Collaborative Doctoral Award opportunities

Two new Collaborative Doctoral Awards have been announced with close associations to the Jewish Country Houses project.


The South, West, and Wales Doctoral Training Partnership has announced a new Collaborative Doctoral Award on the theme of Setting the Holocaust in context: British Jewish Humanitarianism in the 20th century.


ms183 374 centralbd athens

Chief Rabbi’s Religious Emergency Council mobile synagogue ambulance in Athens in December 1945

British Jews have a long history of overseas humanitarianism and supporting Jewish migrants and refugees to Britain, but this is only recently being recognised and analysed in the scholarly community. The student would undertake a history of 20thc British Jewish humanitarianism with the Holocaust as its core, exploring its antecedents and marginality in British memory thereafter. The project aims to connect the efforts of the Central British Fund for German Jewry (CBF) and the Chief Rabbi's Religious Emergency Council (CRREC) to (1) elite, liberal traditions of British Jewish activism predating the 1905 Aliens Act, including those of Zionism, migration, and agricultural colonies (2) Jewish intra-communal tensions along the Orthodox/Progressive divide, class, immigration history, and gender roles (3) other Jewish and British traditions of humanitarian activism, intimately connected to war and empire (4) the status of British Jewish humanitarianism post 1945, including CBF’s evolution into World Jewish Relief. 


The British Jewish humanitarian tradition is neither a focus of current research on humanitarianism nor a part of British Holocaust consciousness. Conversely, British Jews have yet to be integrated into the narrative of 20th century transnational Jewish activism. This project will contribute to research on British Holocaust consciousness, humanitarianism, British Jewish history, and Jewish international activism. Reframing discussions of Jewish agency in humanitarian assistance is timely given the 2023 Kindertransport anniversary and the 2025 UK Holocaust Memorial opening.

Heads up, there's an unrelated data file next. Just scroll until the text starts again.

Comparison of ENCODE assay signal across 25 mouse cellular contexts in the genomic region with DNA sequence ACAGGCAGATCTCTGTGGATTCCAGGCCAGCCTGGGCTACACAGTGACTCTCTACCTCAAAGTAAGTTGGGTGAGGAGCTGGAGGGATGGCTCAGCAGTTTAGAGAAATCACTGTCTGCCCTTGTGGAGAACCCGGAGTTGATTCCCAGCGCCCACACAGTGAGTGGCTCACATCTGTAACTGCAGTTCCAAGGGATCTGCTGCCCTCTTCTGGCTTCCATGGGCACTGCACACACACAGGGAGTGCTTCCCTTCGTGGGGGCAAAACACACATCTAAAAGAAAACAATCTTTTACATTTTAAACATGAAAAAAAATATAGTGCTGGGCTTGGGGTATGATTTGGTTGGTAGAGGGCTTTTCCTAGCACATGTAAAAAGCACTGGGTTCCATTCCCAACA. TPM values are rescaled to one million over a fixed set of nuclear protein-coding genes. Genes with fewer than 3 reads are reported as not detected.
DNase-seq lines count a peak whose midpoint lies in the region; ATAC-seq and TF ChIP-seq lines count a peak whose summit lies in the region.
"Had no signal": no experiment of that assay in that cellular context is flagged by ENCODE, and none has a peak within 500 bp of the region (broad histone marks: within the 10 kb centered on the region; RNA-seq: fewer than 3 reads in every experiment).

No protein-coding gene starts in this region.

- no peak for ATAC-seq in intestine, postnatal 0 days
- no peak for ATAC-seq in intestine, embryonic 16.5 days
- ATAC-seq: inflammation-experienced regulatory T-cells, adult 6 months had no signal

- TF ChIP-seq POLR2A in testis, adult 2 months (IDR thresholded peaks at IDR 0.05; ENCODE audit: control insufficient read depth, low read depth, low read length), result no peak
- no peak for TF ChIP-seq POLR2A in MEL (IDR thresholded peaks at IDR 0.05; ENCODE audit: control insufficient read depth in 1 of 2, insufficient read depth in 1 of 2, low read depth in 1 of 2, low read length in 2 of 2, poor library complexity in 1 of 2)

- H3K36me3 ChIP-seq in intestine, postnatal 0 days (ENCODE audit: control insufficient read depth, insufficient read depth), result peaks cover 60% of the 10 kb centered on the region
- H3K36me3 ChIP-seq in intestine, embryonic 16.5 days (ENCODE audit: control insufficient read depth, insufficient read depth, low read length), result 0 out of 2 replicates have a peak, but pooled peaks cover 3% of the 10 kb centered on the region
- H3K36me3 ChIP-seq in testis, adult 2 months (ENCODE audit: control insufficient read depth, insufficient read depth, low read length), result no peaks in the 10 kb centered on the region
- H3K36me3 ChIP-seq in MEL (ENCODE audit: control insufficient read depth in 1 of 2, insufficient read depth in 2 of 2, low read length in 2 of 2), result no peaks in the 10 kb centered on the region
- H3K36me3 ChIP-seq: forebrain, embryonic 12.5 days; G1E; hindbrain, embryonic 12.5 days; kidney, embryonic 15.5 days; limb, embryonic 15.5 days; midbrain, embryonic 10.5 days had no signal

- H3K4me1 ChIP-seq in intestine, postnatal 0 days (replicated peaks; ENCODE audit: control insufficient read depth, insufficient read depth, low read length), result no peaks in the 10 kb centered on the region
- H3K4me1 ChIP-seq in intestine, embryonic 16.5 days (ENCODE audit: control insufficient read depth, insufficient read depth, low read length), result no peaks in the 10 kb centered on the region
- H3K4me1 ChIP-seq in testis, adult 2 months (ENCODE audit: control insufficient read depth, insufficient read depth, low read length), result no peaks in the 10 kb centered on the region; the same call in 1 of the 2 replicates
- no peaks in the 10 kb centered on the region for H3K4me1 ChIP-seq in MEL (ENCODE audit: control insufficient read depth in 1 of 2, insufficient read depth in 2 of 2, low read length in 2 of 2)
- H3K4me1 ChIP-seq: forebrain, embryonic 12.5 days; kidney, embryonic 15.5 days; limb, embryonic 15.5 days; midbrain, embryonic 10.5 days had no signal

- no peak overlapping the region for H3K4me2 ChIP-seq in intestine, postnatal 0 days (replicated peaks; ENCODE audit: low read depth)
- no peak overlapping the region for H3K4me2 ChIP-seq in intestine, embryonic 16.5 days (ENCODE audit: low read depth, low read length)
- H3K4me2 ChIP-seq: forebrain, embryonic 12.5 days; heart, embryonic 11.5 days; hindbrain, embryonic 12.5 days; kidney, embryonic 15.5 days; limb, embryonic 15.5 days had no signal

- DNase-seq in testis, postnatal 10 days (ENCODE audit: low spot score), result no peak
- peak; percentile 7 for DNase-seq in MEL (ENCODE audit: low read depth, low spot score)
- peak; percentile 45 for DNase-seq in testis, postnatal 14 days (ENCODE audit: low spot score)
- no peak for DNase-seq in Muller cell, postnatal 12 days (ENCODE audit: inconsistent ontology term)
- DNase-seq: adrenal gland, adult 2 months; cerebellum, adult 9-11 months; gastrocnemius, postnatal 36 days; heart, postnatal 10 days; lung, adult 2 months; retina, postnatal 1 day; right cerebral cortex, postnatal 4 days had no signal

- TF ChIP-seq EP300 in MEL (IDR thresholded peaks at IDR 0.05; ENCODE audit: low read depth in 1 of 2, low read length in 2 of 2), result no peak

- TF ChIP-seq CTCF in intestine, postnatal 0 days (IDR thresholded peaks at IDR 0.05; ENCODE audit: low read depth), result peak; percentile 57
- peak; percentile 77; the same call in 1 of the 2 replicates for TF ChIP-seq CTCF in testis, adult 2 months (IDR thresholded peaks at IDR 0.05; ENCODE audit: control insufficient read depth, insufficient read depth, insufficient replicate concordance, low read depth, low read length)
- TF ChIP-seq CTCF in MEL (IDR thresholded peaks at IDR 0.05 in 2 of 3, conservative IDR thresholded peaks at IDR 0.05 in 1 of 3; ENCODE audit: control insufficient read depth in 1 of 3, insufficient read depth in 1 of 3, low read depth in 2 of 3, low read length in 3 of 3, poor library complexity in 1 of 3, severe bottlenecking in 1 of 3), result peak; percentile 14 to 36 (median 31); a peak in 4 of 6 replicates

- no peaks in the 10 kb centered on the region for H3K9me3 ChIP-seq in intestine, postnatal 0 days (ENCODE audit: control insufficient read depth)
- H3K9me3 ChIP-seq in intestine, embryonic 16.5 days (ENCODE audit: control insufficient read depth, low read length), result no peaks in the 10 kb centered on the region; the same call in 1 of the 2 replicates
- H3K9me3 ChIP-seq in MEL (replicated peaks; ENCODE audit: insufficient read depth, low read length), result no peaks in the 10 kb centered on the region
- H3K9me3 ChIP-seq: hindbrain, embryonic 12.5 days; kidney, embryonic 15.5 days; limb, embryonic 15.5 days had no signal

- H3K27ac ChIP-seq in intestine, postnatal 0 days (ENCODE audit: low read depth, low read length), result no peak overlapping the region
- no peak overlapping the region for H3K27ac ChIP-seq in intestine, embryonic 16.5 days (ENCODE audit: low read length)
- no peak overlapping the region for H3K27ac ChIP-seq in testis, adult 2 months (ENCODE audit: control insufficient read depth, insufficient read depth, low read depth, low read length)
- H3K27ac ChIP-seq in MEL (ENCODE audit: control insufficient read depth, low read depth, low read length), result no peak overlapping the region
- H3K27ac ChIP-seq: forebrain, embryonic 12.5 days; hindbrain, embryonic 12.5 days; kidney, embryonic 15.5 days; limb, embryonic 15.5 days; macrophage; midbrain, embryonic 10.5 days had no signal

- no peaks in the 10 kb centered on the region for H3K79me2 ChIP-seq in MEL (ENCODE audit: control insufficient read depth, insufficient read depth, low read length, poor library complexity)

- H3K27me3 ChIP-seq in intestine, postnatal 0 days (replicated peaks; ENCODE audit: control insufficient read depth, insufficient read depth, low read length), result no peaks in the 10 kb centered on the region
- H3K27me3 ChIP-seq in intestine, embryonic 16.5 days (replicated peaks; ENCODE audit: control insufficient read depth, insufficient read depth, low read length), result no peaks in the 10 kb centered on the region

For the Research Questions, Methods and Skills, the Supervisory Team and Institutional Settings, and how to apply, see:

The Open-Oxford-Cambridge Doctoral Training Partnership has announced a new Collaborative Doctoral Award: Private actors, public memory and provenance research: Contextualising the Liebermann-Villa, Berlin.

In the past two decades, the identification, research and restitution of objects seized through Nazi persecution has become an obligation for the world’s museums. Following the adoption of the Washington Conference Principles (1998), extensive research has been conducted within public collections across Europe and North America to uncover objects stripped from their original, Jewish, owners during the Third Reich. In 2017 the German Lost Art Foundation (DZK), agreed to fund provenance research projects proposed by non-public actors. This project provides a unique opportunity to explore how the German heritage landscape is being transformed by this shift towards private actors through a focus on the Liebermann-Villa in Berlin: a private museum dedicated to the German-Jewish painter Max Liebermann (1847-1935) and run by the Max Liebermann Society.

the liebermann villa

The Liebermann-Villa am Wannsee, Berlin

Having recently completed a targeted provenance research project, the Villa provides an ideal launchpad for what will be a pioneering study. Beginning with the Villa’s own project, the student will ask how privately instigated projects differ from those previously carried out in public institutions, and what the implications are for public history, the politics of heritage and Holocaust memory. First, there is the potential to compare developments at the Villa with other former Jewish houses. Second, there is the potential to consider the impact of provenance research on private museums like the Georg Schäfer Foundation in Schweinfurt, which recently paid compensation to the Liebermann heirs for several works previously in Liebermann’s collection. Finally, the student will explore the differing considerations that motivate non-state actors - be they museums, the heirs of looted art, or the owners of contested objects – to undertake provenance research projects, and how that impacts both outcomes and the public narrative. Relevant sources include sale catalogues, inventories, photographs of interiors, object files in museums, and the records of the DZK.

For more information, including the Supervisory Team, Institutional Settings and how to apply, see


Image Credits: [top left] University of Southampton Archives and Special Collections, MS 183/374; [bottom left]  Max-Liebermann-Gesellschaft Berlin